Our car eventually reached Ravenhill Avenue. The orange Vauxhall Viva bounced along the street and came to a screeching halt at our house. My folks left me off at the house and told me they were going out for an hour. Off they rode into the sunset towards the Parkview bar. The taste of the drink was now on their lips and they needed more…

…and so ended another grand day out with May and Angus.

Saturday, 28 May 2011

Gunning for Keith Chegwin

1977 - ‘The Multi-Coloured Swap Shop’ was the most popular kids TV show in Britain during its era from 1976 until 1982. It was a live three-hour Saturday morning programme with games, pop music, cartoons, live phone-ins and an outside broadcast held in different locations around the UK. At these live road-shows kids could bring along their unwanted toys and games to swap with other kids’ who did the same. Swap Shop’ was a programme from a more naive Britain entering into the Margaret Thatcher years and a revolutionary concept in Children’s television. Britain loved it except me - I could take it or leave it.

Swap Shop came to Belfast in 1977, to a city silenced, traumatised and numbed by the troubles. Very few from overseas would visit Belfast so when we discovered the famous Swap Shop was coming, the whole neighbourhood was excited. Even better was the choice of venue being Ravenhill Rugby Ground, just up the road a bit from us.

Leading up to the big day the kids in the area were talking about it continually. Some spoke about how they might get their faces shown on TV. Others imagined how they might meet Keith Chegwin, the presenter of the live road-show. Chegwin was a colourful kids TV presenter and well-loved by the British public – but not by me and my mates. To us he was a ‘big fruit’, with his multi-coloured woolly jumpers and girly haircut. He always appeared happy and bouncy and to top it all off, he was English - that just made us hate him more. It was a common thing in Belfast to not like the English. To us, they were the country who thought they were better than the rest of Britain. Every time the words “World Cup” and “nineteen sixty six” were mentioned on television there would be a collective moan heard over Ulster. To the people of Belfast the English were ‘pansies’.

It was ten o’clock on Saturday morning on the day of Swap Shop’s visit to Belfast when I heard a knock at my front door. It was ‘Millsie’ and a team of about twelve other kids.

Ya comin’ up to Ravenhill?” Millsie asked me.
Nah, can’t be bothered” I replied.
C’mon! We’re all going!” said Millsie.
This confused me. I thought, why they would want to go to take part in a poofy TV show?
Millsie continued “C’mon, it’ll be class – we’re all going up to kick the shite out of that wanker Keith Chegwin!

Now it made sense -- this band of twelve year olds weren’t going to take part in the show at all, rather they were going to make an attempt to beat up Keith Chegwin. Millsie had been calling on doors since nine o’clock that morning to gather together a posse of willing young volunteers to help him in his quest.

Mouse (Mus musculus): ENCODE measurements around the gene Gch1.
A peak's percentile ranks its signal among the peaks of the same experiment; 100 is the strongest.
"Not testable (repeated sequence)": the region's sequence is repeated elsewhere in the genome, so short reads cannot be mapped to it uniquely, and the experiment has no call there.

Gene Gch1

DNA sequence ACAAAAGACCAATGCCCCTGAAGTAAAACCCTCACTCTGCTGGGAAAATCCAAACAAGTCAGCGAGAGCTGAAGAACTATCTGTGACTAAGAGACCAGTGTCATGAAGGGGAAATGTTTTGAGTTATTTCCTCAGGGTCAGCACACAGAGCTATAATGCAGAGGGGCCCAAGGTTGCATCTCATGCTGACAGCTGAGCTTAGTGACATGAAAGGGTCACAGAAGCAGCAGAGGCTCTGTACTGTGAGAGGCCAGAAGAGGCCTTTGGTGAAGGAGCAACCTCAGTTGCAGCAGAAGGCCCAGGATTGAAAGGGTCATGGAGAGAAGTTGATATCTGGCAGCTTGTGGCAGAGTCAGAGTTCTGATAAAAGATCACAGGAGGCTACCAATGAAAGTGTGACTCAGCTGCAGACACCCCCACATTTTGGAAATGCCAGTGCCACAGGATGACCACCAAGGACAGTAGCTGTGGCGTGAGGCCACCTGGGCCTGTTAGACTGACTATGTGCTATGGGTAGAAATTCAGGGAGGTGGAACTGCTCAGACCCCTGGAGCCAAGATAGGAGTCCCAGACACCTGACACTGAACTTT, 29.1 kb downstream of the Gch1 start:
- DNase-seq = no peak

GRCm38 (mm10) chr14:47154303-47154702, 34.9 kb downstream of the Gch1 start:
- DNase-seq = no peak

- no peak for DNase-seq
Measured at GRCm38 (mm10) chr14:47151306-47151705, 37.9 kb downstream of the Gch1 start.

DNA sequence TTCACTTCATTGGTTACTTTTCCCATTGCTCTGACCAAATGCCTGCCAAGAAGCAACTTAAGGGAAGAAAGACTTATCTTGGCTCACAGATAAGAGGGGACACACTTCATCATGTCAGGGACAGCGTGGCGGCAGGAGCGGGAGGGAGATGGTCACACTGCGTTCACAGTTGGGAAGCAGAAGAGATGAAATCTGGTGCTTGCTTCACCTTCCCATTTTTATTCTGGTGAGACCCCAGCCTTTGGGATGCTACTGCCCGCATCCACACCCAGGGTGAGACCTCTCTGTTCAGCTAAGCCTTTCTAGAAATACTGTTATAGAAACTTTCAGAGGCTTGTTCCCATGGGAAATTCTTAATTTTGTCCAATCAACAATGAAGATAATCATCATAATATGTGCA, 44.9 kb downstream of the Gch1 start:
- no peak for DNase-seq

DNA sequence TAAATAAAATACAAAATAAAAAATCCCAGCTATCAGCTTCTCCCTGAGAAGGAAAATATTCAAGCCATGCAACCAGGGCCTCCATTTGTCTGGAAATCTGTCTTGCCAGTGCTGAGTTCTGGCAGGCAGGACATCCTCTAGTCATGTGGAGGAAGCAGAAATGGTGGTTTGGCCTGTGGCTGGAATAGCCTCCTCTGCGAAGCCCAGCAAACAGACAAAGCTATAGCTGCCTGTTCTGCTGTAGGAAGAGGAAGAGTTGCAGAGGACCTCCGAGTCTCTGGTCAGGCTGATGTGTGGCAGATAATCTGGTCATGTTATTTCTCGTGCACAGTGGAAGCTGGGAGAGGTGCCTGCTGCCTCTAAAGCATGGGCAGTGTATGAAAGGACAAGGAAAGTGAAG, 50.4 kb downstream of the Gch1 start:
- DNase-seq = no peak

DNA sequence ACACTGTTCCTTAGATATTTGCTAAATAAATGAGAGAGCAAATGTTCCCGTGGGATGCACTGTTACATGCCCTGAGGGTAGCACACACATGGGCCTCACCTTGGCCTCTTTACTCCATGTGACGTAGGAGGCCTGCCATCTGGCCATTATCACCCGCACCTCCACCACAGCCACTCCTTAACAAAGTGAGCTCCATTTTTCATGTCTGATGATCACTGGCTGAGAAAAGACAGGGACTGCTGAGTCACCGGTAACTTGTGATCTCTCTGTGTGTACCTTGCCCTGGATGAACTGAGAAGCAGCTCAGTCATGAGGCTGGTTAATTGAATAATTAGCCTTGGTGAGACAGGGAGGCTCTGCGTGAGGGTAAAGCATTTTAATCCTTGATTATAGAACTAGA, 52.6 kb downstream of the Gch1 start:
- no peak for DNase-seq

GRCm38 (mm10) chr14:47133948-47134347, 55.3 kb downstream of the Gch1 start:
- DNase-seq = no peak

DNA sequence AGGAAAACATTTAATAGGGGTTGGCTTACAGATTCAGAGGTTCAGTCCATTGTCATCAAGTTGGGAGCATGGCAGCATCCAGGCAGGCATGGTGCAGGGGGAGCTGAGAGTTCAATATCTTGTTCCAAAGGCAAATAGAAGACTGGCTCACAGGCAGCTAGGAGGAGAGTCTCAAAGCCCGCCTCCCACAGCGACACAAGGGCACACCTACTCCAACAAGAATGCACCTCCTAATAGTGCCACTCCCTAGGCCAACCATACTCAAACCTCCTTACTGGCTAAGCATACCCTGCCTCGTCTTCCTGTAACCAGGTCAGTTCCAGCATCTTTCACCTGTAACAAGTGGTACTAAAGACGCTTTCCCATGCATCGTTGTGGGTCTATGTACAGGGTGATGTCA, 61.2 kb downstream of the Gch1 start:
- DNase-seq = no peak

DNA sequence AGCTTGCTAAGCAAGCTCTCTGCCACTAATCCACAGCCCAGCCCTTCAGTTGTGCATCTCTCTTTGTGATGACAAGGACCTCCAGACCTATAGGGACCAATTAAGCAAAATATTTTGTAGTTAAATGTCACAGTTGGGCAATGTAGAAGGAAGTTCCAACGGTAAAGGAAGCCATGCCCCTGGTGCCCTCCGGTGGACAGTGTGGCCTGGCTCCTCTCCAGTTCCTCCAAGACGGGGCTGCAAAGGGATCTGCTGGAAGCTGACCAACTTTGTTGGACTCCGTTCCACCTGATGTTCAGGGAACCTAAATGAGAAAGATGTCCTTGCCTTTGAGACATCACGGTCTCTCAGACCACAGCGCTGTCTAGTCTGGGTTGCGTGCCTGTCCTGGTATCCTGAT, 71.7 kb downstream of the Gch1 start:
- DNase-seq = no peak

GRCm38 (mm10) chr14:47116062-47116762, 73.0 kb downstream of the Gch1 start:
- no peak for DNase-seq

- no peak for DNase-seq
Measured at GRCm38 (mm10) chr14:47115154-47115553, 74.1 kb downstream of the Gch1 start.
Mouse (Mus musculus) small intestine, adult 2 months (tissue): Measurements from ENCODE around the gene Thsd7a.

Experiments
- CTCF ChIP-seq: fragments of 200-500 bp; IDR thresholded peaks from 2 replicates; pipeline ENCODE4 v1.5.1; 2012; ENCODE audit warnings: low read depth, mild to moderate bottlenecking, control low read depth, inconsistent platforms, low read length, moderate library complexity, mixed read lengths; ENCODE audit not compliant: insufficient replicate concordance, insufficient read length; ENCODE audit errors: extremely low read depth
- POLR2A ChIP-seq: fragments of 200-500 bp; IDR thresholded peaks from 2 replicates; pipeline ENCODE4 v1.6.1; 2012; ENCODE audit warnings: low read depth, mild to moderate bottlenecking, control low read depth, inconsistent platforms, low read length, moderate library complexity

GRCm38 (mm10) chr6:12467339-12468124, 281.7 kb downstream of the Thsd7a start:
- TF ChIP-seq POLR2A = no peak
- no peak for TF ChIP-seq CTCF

Nah, I’m not going. I’ll stay in and watch for you on TV” I told the gang. Millsie replied with a cocky “Okay, but look out for us kicking the crap out of that gay boy Cheggers!

And off the team went calling on another few houses further up the street to coax some other kids to join in with their quest. I watched them through our venetian blinds as they eventually disappeared around the corner. I watched that episode of Swap Shop intently that morning. I prayed that Millsie and his band of junior desperados would make it past the huge security staff, and onto the stage to get at Cheggers. I had a vision of that team of Belfast kids beating up the famous TV presenter - all beamed on BBC live television to the entire United Kingdom.

Millsie’s mission failed to happen but he and his posse did try. I’ll give them full marks for their determination.

This was a Belfast were there existed, an urge to vent anger on those who are different from you. It was an insular Belfast caught up in its own incestuous arguing over faiths and symbols. Swap Shop were a bunch of outsiders coming to us with their ‘happiness’. This wasn’t a time to be happy. It was a time to hate an enemy. The troubles had instilled this mind-set throughout the province of Ulster. If Millsie and his posse had succeeded, they would have unwittingly relayed this message to the UK who already thought of us as a country of mad folk.

But let’s face it, to us Cheggers was a ‘Jessie’ and a ‘big-girl’s blouse’. How dare he come over to Ulster with his happy, smiling face and English accent - and as for the horrible multi-coloured woolly jumpers and his girly haircut! I thought he really did deserve a visit from Millsie and the boys…

Tuesday, 17 May 2011

One Singer, One Song

1970-1980 - In the world of social clubs in Northern Ireland there is an old tradition known as the ‘sing-song’. They are gatherings of people who get drunk together and when the booze kicks in people would begin singing songs. The music would be played by a local pub ‘act’ who would often be one guy with a guitar and a little drum machine. As the pub-singer was singing the punters would nominate someone to sing a song by writing the person’s name on a scrap of paper. They would give the paper to the pub-singer who would keep the names until the floor was thrown open to other singers.